Lindy West started her writing career focused on comedy and popular culture at “The Stranger,” a Seattle weekly. But a funny thing happened on the way to a career of movie reviews and standup listings. West started writing about things she couldn’t avoid any more: About being fat. About finding rape jokes offensive and culturally corrosive. And about the vicious responses she got to her outspoken feminism.
West has written for Jezebel and The Guardian. She’s done radio pieces for This American Life. And her new book is called “Shrill: Notes From a Loud Woman”
On Learning To Accept Her Body
“It wasn’t until I was in my early 20s that I really contextualized why I was so shy in my childhood. And I think it was because I knew — just through the cultural messaging that we all absorb — that my body was bigger than it was supposed to be … and so I sort of instinctively felt like I needed to make my presence smaller …. But gradually, as I got older, it started to chafe. And I started to think critically about those expectations for women to take up as little space as possible, and I started to pick those apart. And by the time I was in my mid-20s I had this sort of explosion of defiance, I guess, and I stopped. I just stopped. I stopped buying into it and I stopped apologizing for having a body and having opinions and having a presence in the world.”
On The Difference Between ‘Defiant’ And ‘Proud’
“It just is my body. I don’t really understand how to be proud of things that aren’t an achievement. It’s just a fact. I’m not proud of being white, you know? But I’m not ashamed. … You can reject the notion that you have to apologize, and that you have to punish yourself. And then you can take it beyond that. And it’s really empowering to say … ‘not only am I not an abomination for having this body, my body is good. My body does good things for me and I’m happy to live in it.’”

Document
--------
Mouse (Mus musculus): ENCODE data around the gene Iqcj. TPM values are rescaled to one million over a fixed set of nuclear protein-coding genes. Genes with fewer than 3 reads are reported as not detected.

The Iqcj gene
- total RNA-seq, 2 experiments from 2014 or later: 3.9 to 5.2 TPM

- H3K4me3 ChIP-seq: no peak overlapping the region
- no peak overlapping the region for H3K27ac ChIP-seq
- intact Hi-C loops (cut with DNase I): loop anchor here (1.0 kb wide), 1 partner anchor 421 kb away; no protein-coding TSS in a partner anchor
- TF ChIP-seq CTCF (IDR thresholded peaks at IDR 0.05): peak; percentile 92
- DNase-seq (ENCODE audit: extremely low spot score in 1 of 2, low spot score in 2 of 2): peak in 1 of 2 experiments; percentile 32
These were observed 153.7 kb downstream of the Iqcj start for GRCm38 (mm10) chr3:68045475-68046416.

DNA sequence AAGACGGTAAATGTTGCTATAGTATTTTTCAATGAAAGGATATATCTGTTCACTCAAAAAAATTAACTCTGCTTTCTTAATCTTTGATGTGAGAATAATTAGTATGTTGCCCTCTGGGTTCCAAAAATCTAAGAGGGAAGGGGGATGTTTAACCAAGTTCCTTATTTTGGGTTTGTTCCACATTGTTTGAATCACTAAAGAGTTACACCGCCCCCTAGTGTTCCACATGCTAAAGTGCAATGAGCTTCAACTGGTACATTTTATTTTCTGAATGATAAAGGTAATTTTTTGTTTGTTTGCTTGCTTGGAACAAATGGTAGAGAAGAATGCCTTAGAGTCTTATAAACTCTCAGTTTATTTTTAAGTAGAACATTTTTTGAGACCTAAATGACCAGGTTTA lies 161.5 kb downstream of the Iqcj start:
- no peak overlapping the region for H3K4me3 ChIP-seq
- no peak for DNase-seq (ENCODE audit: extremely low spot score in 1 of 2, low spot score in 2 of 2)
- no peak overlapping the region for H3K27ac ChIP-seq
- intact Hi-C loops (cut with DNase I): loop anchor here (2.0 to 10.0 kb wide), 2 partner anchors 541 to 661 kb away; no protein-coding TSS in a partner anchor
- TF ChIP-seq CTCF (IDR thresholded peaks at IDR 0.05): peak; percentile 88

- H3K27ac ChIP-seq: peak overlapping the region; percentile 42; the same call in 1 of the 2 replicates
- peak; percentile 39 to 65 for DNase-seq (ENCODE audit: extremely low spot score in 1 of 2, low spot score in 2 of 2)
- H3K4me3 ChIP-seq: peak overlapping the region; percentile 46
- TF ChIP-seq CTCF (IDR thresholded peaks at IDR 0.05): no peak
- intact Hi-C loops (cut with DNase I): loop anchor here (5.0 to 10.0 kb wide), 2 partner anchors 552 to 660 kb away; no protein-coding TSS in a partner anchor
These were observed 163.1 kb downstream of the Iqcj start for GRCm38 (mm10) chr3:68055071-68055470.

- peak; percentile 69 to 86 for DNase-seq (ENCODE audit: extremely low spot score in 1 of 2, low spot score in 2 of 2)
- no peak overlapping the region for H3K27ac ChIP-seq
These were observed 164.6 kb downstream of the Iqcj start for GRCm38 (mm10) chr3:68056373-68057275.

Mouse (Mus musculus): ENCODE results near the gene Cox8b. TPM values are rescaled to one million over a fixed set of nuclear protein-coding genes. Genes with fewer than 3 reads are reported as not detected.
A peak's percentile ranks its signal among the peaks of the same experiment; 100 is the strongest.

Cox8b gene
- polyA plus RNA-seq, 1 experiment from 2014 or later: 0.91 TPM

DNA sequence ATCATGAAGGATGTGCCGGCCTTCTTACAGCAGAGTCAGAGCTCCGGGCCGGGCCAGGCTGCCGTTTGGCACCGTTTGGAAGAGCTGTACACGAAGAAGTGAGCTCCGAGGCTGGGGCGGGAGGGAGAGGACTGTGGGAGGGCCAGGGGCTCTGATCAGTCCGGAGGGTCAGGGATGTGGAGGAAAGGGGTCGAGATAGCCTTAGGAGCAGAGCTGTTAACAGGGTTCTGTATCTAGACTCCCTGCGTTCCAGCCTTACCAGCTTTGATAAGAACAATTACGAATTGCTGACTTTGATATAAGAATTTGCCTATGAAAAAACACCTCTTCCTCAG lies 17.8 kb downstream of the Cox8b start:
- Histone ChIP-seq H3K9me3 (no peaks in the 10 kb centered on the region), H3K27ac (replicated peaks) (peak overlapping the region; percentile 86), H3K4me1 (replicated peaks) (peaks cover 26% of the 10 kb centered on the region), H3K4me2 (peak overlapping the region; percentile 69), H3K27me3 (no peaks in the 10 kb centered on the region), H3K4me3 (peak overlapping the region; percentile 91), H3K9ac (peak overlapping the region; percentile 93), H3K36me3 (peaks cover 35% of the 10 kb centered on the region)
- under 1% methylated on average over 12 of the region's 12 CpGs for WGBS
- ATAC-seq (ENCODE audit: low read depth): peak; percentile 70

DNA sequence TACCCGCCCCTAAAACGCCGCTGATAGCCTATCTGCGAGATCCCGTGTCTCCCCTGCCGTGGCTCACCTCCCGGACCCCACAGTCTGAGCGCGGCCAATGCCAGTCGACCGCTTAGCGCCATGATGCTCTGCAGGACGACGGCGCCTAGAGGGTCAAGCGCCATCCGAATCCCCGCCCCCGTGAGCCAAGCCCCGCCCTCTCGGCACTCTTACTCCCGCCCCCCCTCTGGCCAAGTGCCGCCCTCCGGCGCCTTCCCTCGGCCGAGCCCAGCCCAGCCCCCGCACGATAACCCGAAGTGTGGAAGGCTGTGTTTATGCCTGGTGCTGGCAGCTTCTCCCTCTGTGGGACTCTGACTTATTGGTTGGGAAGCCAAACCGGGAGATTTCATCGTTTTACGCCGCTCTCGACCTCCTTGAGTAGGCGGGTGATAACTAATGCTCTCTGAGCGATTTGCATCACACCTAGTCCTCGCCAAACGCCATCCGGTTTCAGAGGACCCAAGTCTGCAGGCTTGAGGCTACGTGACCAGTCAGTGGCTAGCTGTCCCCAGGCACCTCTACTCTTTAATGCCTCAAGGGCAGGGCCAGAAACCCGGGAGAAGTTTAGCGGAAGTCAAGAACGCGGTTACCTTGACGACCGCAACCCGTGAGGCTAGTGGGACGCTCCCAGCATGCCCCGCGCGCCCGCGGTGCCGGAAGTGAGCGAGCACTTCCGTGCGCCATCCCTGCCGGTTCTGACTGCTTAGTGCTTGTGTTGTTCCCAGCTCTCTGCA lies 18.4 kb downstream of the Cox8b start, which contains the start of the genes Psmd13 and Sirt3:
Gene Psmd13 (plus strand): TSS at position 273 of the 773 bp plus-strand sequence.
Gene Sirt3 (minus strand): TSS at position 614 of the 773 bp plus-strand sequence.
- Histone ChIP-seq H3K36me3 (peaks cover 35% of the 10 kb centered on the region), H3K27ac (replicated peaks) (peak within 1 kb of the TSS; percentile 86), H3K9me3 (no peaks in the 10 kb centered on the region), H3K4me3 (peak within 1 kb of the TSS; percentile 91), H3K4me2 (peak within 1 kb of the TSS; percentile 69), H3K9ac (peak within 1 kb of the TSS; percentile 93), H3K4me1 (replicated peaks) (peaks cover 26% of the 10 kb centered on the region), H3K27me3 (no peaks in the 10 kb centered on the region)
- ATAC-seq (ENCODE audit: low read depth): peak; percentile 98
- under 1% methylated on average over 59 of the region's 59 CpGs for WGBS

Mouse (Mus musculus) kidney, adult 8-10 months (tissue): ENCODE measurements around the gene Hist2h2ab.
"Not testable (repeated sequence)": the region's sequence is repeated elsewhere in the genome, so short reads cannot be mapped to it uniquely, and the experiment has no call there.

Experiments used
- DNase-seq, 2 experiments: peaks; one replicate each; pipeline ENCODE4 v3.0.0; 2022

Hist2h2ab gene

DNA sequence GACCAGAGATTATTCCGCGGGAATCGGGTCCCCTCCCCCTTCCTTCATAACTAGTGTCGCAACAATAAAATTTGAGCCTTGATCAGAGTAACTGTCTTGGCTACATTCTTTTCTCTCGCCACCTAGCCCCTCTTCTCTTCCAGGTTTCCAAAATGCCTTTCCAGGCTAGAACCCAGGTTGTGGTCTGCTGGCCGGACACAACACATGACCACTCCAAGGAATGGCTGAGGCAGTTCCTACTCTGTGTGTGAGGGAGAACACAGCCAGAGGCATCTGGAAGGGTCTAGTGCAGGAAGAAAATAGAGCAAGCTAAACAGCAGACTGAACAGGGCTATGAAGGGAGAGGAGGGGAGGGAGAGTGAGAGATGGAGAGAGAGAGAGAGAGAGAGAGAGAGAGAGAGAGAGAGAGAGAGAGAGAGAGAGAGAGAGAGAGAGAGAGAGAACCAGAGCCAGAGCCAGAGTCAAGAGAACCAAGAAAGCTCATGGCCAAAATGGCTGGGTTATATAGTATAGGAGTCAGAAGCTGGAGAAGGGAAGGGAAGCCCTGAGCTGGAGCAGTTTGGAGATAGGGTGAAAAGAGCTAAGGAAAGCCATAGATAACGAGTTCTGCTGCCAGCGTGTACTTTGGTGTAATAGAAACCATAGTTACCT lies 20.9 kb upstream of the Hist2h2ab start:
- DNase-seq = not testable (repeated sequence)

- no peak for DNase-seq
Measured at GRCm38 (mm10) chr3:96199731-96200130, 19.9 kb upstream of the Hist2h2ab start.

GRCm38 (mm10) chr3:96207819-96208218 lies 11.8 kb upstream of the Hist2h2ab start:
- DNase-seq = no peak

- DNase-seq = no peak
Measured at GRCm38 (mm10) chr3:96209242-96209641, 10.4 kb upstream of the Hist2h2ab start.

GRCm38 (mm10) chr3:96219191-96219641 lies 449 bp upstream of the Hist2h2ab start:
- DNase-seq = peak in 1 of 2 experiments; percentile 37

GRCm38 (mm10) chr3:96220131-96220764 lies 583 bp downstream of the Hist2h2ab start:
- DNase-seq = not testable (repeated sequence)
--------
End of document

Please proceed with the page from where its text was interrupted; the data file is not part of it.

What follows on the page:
On Misogyny Online
“There’s always some reason why it’s not actually misogyny and why you’re overreacting and ‘oh I don’t hate women, I just hate you.’ And it’s not true. When you take it in aggregate, the disproportionate degree to which I am targeted compared to my male colleagues, it’s clear that there’s an underlying systemic issue going on.”
On How She Thinks Of Herself Now
I used to think of myself as an entertainer, I guess, as someone who wrote humor. And somehow that morphed into some version of activism. People call me an activist a lot, and I don’t know that it totally fits, but I just think of myself as a writer who tries to make a positive impact on the world. I try to use my platform to do good … and also hopefully make jokes.
To hear more from Think Out Loud’s conversation with Lindy West click play in the audio player at the top of the page.